The main purpose of the book is to involve the reader in an absorbing story about Upper or Highland Strathearn in Perthshire, Scotland; about its yesterdays, which may help us cope with our todays, and who knows maybe, even our tomorrows. It will also hopefully allow us to pass a winter’s evening with a smile...a commodity in short supply in the cold, and becoming colder, world, we are living in! It also aspires, with all its shortcomings, to tell the tale about the evolution of our community which, it is probably true to say, is a microcosm of other communities, and of the “civilized” world at large. Of equal importance is the awareness of accepting those things which we interpret to be accurate, although naturally seen through the modern eye, and with the benefit of hindsight.

In his seminal study entitled “Upper Strathearn - From Earliest Times to Today” D.B. McNaughton leaves us in the final paragraphs of his wonderful book with the following questions, “Where is the Muirend Curling Pond and where and why, in the Ross, the Sawdust Road and the Bog? What is their origin and why are they so named? Where is the Ark and where the Plain Tree, the Bulwarks and the Ladies’ Linn? Where is the Drum and where the Coach Turn? They are marked on no map, but exist in folk memory.” The current study is about the evolution of a Highland community. It could describe many places and small communities in Great Britain, but it just happens to be the village of Comrie, in the area known as Upper or Highland Strathearn, in Perthshire, Scotland.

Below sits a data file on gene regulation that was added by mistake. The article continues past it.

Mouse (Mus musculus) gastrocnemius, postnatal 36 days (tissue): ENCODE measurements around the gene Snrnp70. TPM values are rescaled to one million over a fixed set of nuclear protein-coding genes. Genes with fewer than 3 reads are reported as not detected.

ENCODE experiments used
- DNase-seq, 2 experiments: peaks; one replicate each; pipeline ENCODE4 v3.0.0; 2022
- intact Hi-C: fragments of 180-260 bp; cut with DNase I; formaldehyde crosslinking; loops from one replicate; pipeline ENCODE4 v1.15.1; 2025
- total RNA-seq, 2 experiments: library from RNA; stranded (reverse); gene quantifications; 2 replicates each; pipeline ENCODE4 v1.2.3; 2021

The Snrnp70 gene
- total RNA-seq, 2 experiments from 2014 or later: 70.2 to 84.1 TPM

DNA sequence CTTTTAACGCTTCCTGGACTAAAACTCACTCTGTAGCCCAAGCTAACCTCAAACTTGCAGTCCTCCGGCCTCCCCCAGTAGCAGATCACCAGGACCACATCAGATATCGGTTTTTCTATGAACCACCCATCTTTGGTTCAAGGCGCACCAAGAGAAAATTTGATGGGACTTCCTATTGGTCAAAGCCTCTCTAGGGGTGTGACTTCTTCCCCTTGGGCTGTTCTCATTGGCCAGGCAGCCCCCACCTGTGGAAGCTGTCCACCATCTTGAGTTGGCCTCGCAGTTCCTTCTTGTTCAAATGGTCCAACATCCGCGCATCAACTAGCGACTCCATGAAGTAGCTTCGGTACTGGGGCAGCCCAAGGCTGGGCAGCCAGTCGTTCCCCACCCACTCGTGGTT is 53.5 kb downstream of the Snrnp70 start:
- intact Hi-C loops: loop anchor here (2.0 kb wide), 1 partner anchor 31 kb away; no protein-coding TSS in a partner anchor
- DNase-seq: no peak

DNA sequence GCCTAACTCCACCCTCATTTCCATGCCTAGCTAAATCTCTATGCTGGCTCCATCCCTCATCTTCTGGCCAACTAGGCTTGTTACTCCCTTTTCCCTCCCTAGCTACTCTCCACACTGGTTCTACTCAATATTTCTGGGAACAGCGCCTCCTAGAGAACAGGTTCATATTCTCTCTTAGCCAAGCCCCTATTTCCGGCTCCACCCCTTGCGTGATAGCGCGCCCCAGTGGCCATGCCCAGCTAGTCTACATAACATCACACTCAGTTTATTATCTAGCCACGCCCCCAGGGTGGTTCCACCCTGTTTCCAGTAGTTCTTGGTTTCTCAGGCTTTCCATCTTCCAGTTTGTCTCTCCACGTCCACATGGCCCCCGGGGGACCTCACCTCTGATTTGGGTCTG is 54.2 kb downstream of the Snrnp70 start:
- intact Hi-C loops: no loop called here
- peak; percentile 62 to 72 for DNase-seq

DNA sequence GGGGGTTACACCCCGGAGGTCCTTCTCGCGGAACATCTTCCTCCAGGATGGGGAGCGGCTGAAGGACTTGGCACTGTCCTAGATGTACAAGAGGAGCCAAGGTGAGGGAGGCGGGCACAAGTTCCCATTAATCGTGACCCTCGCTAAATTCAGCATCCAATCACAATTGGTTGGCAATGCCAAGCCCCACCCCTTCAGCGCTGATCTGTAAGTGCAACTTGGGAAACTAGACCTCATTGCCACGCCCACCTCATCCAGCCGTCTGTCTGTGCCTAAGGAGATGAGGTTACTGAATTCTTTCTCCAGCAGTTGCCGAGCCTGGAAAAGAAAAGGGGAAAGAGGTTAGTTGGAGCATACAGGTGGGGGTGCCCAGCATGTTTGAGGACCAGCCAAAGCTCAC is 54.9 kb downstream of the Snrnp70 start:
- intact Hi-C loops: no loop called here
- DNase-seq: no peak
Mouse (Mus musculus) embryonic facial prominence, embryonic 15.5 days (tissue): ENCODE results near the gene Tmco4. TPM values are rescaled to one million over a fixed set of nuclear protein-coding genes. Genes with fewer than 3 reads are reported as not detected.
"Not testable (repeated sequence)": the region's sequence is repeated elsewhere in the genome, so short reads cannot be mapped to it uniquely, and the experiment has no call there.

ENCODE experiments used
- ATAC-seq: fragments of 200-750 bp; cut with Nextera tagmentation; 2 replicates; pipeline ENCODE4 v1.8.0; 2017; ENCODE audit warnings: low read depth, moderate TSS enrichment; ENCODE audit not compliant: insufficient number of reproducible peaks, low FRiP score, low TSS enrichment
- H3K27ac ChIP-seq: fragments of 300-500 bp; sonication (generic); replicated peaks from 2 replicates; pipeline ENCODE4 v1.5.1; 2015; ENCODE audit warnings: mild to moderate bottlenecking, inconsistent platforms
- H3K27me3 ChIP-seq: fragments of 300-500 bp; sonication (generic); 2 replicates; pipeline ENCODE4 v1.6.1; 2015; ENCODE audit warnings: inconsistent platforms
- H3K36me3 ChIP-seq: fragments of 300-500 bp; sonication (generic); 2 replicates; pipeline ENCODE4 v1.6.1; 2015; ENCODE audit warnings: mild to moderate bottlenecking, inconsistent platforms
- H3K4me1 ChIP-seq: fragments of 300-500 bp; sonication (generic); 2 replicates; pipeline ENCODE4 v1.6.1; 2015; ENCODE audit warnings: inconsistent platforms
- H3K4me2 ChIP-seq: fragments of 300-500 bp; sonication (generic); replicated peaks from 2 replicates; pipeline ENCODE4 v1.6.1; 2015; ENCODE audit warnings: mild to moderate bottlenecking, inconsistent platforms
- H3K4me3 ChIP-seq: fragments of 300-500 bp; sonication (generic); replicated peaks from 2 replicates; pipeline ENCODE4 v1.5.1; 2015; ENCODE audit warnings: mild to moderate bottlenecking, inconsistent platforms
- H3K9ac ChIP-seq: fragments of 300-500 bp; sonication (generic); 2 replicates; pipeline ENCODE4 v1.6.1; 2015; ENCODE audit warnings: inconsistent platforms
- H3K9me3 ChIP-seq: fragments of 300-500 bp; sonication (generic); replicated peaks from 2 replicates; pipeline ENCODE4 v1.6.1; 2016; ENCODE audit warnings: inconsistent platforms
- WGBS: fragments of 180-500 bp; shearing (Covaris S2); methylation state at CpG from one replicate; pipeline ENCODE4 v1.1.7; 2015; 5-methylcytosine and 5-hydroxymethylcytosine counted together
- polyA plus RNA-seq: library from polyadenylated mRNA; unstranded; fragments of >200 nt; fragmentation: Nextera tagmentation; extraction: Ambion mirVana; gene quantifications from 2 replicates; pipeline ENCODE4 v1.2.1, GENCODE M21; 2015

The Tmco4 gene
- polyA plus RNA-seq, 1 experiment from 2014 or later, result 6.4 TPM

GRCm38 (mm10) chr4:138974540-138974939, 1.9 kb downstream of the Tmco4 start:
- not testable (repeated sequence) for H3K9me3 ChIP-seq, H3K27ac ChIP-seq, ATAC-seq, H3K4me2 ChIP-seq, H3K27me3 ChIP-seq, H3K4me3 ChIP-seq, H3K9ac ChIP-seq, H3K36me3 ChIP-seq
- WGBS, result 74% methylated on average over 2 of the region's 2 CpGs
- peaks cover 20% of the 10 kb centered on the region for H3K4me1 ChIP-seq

It is my birthplace and my Shangri-La, “far from the madding crowd.” It is a place of dreams and peace, and its walks, and breathtaking scenery, allows one to reflect of the “what might have been,” as well as renewing purpose for the onward journey which is life. It provides a rejuvenation of the spirit, and a sense that despite all that goes on beyond the horizon, there is much to admire in the world.



Marked up Map showing Settlements in Glen Artney, Lednock and Strathearn (Billy Gardiner)

In Glenartney and Blairnroar, several populous villages, or communities more accurately called clachans or farm touns, existed. They are identified in the marked up map by number in Green;